So the tranquil days glided slowly and monotonously past that quiet circle. Aurora bore her silent burden — bore her trouble with a grand courage, peculiar to such rich organizations as her own, and none knew whether the serpent had been rooted from her breast, or had made for himself a permanent home in her heart. The banker’s most watchful care could not fathom the womanly mystery; but there were times when Archibald Floyd ventured to hope that his daughter was at peace, and Talbot Bulstrode wellnigh forgotten. In any case, it was wise to keep her away from Felden Woods; so Mr. Floyd proposed a tour through Normandy to his daughter and Mrs. Powell. Aurora consented, with a tender smile and gentle pressure of her father’s hand. She divined the old man’s motive, and recognized the all-watchful love which sought to carry her from the scene of her trouble. John Mellish, who was not invited to join the party, burst forth into such raptures at the proposal that it would have required considerable hardness of heart to have refused his escort. He knew every inch of Normandy, he said, and promised to be of infinite use to Mr. Floyd and his daughter; which, seeing that his knowledge of Normandy had been acquired in his attendance at the Dieppe steeple-chases, and that his acquaintance with the French language was very limited, seemed rather doubtful. But, for all this, he contrived to keep his word. He went up to town and hired an all-accomplished courier, who conducted the little party from town to village, from church to ruin, and who could always find relays of Normandy horses for the banker’s roomy travelling carriage. The little party travelled from place to place until pale gleams of color returned in transient flushes to Aurora’s cheeks. Grief is terribly selfish. I fear that Miss Floyd never took into consideration the havoc that might be going on in the great, honest heart of John Mellish. I dare say that if she had ever considered the matter, she would have thought that a broad-shouldered Yorkshireman of six feet two could never suffer seriously from such a passion as love. She grew accustomed to his society; accustomed to have his strong arm handy for her to lean upon when she grew tired; accustomed to his carrying her sketch-book, and shawls, and camp-stools; accustomed to be waited upon by him all day, and served faithfully by him at every turn; taking his homage as a thing of course, but making him superlatively and dangerously happy by her tacit acceptance of it.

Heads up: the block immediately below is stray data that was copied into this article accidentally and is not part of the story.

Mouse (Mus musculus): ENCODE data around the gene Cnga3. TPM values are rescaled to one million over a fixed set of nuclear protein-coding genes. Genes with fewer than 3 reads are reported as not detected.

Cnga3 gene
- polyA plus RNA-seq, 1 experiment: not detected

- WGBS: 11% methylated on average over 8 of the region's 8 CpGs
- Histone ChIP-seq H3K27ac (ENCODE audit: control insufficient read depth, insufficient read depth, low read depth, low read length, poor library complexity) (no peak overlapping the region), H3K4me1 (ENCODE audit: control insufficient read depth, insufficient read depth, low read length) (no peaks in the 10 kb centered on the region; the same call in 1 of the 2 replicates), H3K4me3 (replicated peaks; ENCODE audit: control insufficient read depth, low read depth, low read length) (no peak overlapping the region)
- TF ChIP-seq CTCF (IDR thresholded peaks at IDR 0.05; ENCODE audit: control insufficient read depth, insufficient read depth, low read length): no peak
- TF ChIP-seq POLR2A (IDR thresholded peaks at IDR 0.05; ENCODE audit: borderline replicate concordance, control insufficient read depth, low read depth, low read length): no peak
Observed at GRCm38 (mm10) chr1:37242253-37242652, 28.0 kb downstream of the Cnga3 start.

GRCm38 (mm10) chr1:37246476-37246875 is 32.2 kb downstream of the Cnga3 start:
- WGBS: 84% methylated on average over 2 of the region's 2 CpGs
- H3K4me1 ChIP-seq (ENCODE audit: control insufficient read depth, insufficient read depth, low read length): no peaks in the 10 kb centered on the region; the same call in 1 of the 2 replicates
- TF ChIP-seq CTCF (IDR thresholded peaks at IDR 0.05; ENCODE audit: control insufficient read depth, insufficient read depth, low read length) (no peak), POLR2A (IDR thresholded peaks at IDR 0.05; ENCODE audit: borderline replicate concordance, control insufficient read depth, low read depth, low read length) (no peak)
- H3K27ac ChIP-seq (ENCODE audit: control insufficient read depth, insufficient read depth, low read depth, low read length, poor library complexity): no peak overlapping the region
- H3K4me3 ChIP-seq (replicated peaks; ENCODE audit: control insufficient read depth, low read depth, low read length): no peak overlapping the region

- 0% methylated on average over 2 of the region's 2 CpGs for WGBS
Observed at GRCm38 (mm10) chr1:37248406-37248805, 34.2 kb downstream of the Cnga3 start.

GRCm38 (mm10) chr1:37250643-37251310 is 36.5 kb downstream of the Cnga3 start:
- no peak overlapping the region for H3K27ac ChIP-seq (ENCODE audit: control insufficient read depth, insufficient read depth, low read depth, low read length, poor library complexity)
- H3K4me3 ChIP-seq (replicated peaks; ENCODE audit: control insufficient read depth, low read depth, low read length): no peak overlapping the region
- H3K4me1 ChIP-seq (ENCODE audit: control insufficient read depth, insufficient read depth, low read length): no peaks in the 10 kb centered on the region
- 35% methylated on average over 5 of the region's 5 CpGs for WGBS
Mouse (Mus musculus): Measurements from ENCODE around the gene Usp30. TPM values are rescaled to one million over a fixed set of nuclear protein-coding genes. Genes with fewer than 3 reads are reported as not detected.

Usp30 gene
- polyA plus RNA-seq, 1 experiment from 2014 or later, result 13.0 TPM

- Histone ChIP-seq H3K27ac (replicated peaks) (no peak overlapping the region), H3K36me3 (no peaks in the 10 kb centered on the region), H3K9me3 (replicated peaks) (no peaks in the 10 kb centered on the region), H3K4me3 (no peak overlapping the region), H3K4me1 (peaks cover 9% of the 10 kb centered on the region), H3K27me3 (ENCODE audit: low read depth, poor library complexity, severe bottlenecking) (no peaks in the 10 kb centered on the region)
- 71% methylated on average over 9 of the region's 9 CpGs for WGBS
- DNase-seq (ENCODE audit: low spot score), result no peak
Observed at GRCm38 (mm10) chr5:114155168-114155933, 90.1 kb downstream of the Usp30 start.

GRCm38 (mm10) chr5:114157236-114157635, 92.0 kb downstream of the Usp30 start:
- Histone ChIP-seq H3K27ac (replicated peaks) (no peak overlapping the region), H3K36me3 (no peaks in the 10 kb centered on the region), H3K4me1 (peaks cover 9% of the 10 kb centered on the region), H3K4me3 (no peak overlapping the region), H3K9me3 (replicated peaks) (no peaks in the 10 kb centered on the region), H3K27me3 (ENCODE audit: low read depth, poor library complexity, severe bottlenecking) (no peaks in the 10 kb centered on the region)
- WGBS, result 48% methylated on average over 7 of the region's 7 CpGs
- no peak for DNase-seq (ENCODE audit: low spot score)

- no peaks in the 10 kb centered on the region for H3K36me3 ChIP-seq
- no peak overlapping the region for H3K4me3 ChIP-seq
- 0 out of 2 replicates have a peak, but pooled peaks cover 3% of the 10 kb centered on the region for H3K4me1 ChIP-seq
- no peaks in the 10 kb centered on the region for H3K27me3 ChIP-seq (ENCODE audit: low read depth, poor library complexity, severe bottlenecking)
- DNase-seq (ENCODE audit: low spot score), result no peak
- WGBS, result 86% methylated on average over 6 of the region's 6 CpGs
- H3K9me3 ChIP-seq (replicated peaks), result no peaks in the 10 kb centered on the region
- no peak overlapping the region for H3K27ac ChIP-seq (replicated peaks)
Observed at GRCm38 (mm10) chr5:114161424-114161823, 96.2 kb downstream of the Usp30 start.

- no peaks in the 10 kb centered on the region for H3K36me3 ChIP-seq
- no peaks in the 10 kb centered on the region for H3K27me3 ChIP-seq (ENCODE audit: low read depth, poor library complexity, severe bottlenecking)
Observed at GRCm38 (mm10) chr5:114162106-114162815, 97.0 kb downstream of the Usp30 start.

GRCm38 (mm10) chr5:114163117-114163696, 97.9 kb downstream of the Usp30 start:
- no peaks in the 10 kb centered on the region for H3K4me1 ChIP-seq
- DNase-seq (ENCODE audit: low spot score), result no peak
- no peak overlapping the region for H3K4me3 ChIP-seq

September was half gone when they bent their way homeward, lingering for a few days at Dieppe, where the bathers were splashing about in semi-theatrical costume, and the Etablissement des Bains was all aflame with colored lanterns and noisy with nightly concerts.